Monday, March 23, 2015

Boston Sci-Fi Film Festival 2015 Day #07: The Noah

I'm not sure if the actual details around this screening of The Noah are necessarily quote as good as the story that Garen Daly and the festival spun for the attendees; the institution has earned a little skepticism where the exclusivity of its screenings is concerned. But, "only remaining 35mm print and not shown for decades" means that it goes into the booth that can handle switchovers (presuming that the other booths that can project film are platter systems; they may not be). It made for a sparse crowd - ten or twenty people in a room that holds hundreds.

Pretty good-looking print, as you might expect from it getting relatively little use, although something got a little funky with the sound on one reel, which was a bit strange: It was early enough in a surreal movie that the audience didn't quite know whether this was the sort of effect that the movie would be using.

Writer/director Daniel Bourla was on hand, which was pretty impressive, considering he's got to be about eighty, lives in the Dominican Republic, and flew up to Boston between two blizzards, which I might have done if this was the first opportunity to see my film in a theater in the four decades since its two original screenings, or not. New England was cold, folks.

It was, perhaps, not necessarily the most illuminating Q&A; Mr. Bourla has reached the age where a person sometimes has to build up a head of steam when getting a point across, and he wasn't always given this opportunity. I think it was very much a case of a situation where moderation and/or a prepared interviewer might have really helped; the backstory and life-cycle of this film is strange enough that there must have been some great stories to tell, even if they were far enough back that they needed some coaxing out.

Sort of amusingly, one of the things he wound up doing was asking us about whether we thought some subtitles might have helped in one scene or another (the prevailing opinion seemed to be that it was fine). I half-wonder if every filmmaker wants to ask the audience things like this at this kind of screening, or only those who only have a few to fret over.

After the festival, it was revealed that this won the audience award, and I'm not sure how that works - most festivals I've been to that award such things are polling the audience somehow, which didn't happen here. There was a get-together after this film at a nearby bar/restaurant (which I skipped; work the next day, after all), and maybe it was decided there, before two more days worth of films and with at least two of us who had been at the whole festival to that point absent. Or, more likely, it was just assigned that because everything is going to get some award.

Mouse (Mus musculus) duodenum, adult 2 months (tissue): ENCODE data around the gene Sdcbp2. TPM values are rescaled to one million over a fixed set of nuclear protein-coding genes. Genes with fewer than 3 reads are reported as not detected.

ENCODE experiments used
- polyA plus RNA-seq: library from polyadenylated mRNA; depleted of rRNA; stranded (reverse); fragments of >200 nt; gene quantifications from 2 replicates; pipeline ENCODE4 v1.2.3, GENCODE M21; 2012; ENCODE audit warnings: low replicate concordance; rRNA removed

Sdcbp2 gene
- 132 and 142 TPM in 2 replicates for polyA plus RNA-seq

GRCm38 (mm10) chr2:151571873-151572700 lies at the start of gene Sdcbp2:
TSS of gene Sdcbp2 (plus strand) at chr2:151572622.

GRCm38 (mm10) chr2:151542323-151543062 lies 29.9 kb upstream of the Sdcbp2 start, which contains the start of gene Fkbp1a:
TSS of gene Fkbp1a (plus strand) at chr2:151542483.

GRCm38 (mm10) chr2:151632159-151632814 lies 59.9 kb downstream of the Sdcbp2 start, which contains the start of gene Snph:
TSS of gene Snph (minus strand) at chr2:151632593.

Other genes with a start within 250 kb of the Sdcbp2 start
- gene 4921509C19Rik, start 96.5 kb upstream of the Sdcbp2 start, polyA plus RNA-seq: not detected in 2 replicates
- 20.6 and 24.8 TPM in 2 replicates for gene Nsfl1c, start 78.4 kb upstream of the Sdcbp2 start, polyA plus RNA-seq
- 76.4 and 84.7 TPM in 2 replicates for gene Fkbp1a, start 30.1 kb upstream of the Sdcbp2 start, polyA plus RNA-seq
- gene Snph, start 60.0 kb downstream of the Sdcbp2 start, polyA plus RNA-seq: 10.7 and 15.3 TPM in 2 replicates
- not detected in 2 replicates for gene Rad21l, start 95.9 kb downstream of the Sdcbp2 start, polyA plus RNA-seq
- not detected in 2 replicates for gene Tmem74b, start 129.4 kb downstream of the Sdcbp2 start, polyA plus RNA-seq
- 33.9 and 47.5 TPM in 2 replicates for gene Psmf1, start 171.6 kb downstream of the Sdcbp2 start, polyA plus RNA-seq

The Noah

* * * (out of four)
Seen 12 February 2015 in Somerville Theatre #1 (SF/40, 35mm)

Having an unusual life doesn't actually make a movie like The Noah better, but it undoubtedly makes pulling it out of obscurity a bit more exciting. One might be inclined to dismiss this post-apocalyptic art-house film as not one's thing, but to learn its history is to become a little curious: The director could have made it with Jack Lemmon but baled at both having a big start and shooting in color? It sat on the shelf for roughly eight years before playing two midnight shows and once again disappearing for decades? Even if this were a bad movie - which is not the case - a film fan really should give it a look when it surfaces in his or her area.

It opens in the aftermath of cataclysm, with an American career soldier (Robert Strauss) making landfall at a deserted but fairly well-provisioned Chinese Army base. With no sign of any other human life, he sets up shop and gets into a routine. It is, of course, a lonely one, so it's not surprising that he soon invents companions for himself - and they appear to take on minds of their own.

Despite Noah's invention of other people to keep him company, the audience will spend much of the film watching him alone, with his "companions" present only as voice-over provided by Geoffrey Holder and Sally Kirkland (among others). The voice actors do their work somewhat more broadly than Robert Strauss, a hint that he has not exactly conjured complete individuals but characters with whom he can act out simple dramas, and it works, by and large: As much as the audience gets to watch interaction, there is never a feeling that Noah is anything but alone.

Full review at EFC.

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